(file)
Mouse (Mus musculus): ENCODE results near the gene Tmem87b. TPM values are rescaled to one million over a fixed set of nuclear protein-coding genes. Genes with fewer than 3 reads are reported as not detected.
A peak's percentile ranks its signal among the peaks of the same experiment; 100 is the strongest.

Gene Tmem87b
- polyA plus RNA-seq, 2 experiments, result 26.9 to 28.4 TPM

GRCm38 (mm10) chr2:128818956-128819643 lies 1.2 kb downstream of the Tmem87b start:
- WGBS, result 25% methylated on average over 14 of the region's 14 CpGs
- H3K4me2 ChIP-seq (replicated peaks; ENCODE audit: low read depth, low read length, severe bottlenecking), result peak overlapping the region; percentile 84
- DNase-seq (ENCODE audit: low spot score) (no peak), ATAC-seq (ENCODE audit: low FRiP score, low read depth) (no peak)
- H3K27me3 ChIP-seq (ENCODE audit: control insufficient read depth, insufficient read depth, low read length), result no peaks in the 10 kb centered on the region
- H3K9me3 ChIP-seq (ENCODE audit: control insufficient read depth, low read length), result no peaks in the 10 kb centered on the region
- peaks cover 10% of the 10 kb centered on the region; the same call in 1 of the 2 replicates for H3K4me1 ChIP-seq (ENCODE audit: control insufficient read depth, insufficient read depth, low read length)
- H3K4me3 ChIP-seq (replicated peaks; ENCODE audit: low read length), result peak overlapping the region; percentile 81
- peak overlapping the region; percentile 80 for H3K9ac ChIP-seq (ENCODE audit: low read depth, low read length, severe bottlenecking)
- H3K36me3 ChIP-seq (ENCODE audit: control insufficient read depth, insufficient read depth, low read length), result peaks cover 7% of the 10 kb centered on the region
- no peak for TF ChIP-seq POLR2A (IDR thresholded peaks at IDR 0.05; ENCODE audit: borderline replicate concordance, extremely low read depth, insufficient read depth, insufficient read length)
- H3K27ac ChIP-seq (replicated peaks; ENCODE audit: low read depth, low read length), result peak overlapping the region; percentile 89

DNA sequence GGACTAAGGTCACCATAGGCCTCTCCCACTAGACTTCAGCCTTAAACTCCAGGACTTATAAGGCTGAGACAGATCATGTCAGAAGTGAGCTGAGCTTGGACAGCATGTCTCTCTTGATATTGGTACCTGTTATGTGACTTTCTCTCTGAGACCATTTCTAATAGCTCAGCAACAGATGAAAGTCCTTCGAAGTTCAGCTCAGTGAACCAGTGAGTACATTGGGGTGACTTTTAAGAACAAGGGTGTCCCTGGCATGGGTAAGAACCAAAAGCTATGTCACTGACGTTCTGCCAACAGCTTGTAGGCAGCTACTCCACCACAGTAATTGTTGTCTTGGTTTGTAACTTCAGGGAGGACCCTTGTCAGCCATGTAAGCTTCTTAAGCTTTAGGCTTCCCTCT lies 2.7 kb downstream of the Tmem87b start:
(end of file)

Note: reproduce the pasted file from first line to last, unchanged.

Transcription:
Mouse (Mus musculus): ENCODE results near the gene Tmem87b. TPM values are rescaled to one million over a fixed set of nuclear protein-coding genes. Genes with fewer than 3 reads are reported as not detected.
A peak's percentile ranks its signal among the peaks of the same experiment; 100 is the strongest.

Gene Tmem87b
- polyA plus RNA-seq, 2 experiments, result 26.9 to 28.4 TPM

GRCm38 (mm10) chr2:128818956-128819643 lies 1.2 kb downstream of the Tmem87b start:
- WGBS, result 25% methylated on average over 14 of the region's 14 CpGs
- H3K4me2 ChIP-seq (replicated peaks; ENCODE audit: low read depth, low read length, severe bottlenecking), result peak overlapping the region; percentile 84
- DNase-seq (ENCODE audit: low spot score) (no peak), ATAC-seq (ENCODE audit: low FRiP score, low read depth) (no peak)
- H3K27me3 ChIP-seq (ENCODE audit: control insufficient read depth, insufficient read depth, low read length), result no peaks in the 10 kb centered on the region
- H3K9me3 ChIP-seq (ENCODE audit: control insufficient read depth, low read length), result no peaks in the 10 kb centered on the region
- peaks cover 10% of the 10 kb centered on the region; the same call in 1 of the 2 replicates for H3K4me1 ChIP-seq (ENCODE audit: control insufficient read depth, insufficient read depth, low read length)
- H3K4me3 ChIP-seq (replicated peaks; ENCODE audit: low read length), result peak overlapping the region; percentile 81
- peak overlapping the region; percentile 80 for H3K9ac ChIP-seq (ENCODE audit: low read depth, low read length, severe bottlenecking)
- H3K36me3 ChIP-seq (ENCODE audit: control insufficient read depth, insufficient read depth, low read length), result peaks cover 7% of the 10 kb centered on the region
- no peak for TF ChIP-seq POLR2A (IDR thresholded peaks at IDR 0.05; ENCODE audit: borderline replicate concordance, extremely low read depth, insufficient read depth, insufficient read length)
- H3K27ac ChIP-seq (replicated peaks; ENCODE audit: low read depth, low read length), result peak overlapping the region; percentile 89

DNA sequence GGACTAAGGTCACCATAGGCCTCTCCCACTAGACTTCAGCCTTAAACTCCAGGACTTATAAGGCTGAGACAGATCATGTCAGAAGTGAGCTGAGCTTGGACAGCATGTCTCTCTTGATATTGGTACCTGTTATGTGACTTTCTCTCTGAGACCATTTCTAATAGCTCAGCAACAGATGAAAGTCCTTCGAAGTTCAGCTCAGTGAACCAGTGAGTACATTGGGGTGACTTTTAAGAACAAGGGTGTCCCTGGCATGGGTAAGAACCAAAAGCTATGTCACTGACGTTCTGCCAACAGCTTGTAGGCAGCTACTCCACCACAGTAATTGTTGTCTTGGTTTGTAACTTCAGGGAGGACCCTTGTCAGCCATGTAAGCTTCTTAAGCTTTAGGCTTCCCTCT lies 2.7 kb downstream of the Tmem87b start: